We recently enjoyed a family road trip to some of our nation’s most impressive National Parks. I’ll be sharing with you a number of our highlights and learning opportunities we enjoyed along the way. Some experiences were enjoyed while confined to our car – love my smart phone! The majority took place during our exploration of the parks and through participation in Ranger-led programs. Along the way, I will also share tips that help make traveling with kids less intimidating and how to continue the excitement for learning upon your return home.
Making Observations & Asking Questions
We essentially began our road trip in Bakersfield, California and departed shortly after breakfast. We first drove east along CA58 through Tehachapi and then north along CA14. What was of most interest to us was the sight of thousands of wind turbines dotted across the hillside. The kids were full of questions: How many are there? How much electricity do they make? Are they owned by one company? To my delight I had 4G coverage and so I began to search for answers – No, I wasn’t driving!
We came to learn the Tehachapi Wind Farm, with around 5,000 wind turbines, is the second largest collection of wind generators in California (7,000 at Altamont near San Francisco and 3,000 at San Gorgonio Pass near Palm Springs).Operated by a dozen private companies, they collectively produce 800 million kilowatt hours of electricity (enough for 350,000 people annually). Over 15,000 turbines in the state yet wind power makes up only about 1% of California’s electricity. As we drove past these turbines, we marveled at the numbers and compared this to what we had learned previously at Shasta Dam. In 2007, California hydroelectric power plants produced 43,625 gigawatt-hours of electricity, or 14.5 percent of the total.
We spent the majority of the day in Death Valley (I’ll write a separate post for each park) and then continued south along Hwy 178. Along this route, we marveled at a sight off to the distance. What are those? Aren’t those strange, Mom? Upon googling, we learned these geological features were the Trona Pinnacles, one of the most unusual geological features in the California Desert National Conservation Area.
The unusual landscape consists of more than 500 tufa spires (porous rock formed as a deposit when springs interact with other bodies of water), some as high as 140 feet (43 m), rising from the bed of the Searles Lake (dry) basin. The pinnacles vary in size and shape from short and squat to tall and thin, and are composed primarily of calcium carbonate (tufa). Tufa is a variety of limestone, formed by the precipitation of carbonate minerals from ambient temperature water bodies. The spires now sit isolated and slowly crumbling away near the south end of the valley, surrounded by many square miles of flat, dried mud and with stark mountain ranges at either side.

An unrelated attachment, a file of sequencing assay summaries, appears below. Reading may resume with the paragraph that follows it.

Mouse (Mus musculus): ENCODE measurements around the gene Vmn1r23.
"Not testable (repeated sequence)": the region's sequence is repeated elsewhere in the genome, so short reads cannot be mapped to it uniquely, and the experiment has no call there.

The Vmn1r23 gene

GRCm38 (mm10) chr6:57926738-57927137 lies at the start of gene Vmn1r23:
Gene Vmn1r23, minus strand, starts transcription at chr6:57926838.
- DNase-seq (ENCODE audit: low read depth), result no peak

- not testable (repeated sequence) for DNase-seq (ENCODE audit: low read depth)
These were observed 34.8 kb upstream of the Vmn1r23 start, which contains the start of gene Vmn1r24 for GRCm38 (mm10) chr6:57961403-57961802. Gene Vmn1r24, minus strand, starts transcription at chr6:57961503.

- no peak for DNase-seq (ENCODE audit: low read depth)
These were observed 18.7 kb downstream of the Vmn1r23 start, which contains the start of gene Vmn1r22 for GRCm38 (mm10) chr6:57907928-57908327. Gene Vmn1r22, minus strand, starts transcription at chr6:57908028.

Another intriguing site along Hwy 178 was the Searles Valley Mineral plant. The pipes leading to the buildings had a perplexing shape the purpose for which we still haven’t determined; something like this: ₋₋⊓₋₋⊓₋₋⊓₋₋ . While investigating this curiosity, I discovered that the company sponsors an annual Gem-O-Rama during the second weekend in October. For more than seventy years, countless thousands of visitors have come to Trona for the 36 hours of frantic, non-stop activity to collect some of the best and most desirable evaporite mineral specimens in the world. What fun!
Bringing it Home
Upon our return home, I pulled out some of the minerals I had in my collection and we discussed the differences between evaporative and precipitate minerals.
- Evaporation can form minerals for example salt crystals appearing when seawater evaporates
- Precipitation can form minerals for example water can only hold so much dissolved material. Any extra separates and falls out as a solid.
The kids enjoyed the discussion and I hope they will take the time to do a journal entry of what they learned. During our discussion, Sweetie was inspired to create rock candy. When you make rock candy, you can see the shape of sugar crystals on a giant scale. The key is starting with a super-saturated sugar-water solution (heating the water will allow you to dissolve more sugar) and giving them lots of time to grow. As the water evaporates, sugar crystals form on the string or stick, and the shapes that they form reflect the shape of individual sugar crystals.
When traveling, encourage the kids to look out the window. What new things do they see? What questions come to mind as you travel from one place to another? Does the geology change? Do you see historical evidence of early settlers? Are there historical markers or dilapidated buildings with stories to share? Perhaps something will spark an idea for a young writer to create a story of his own.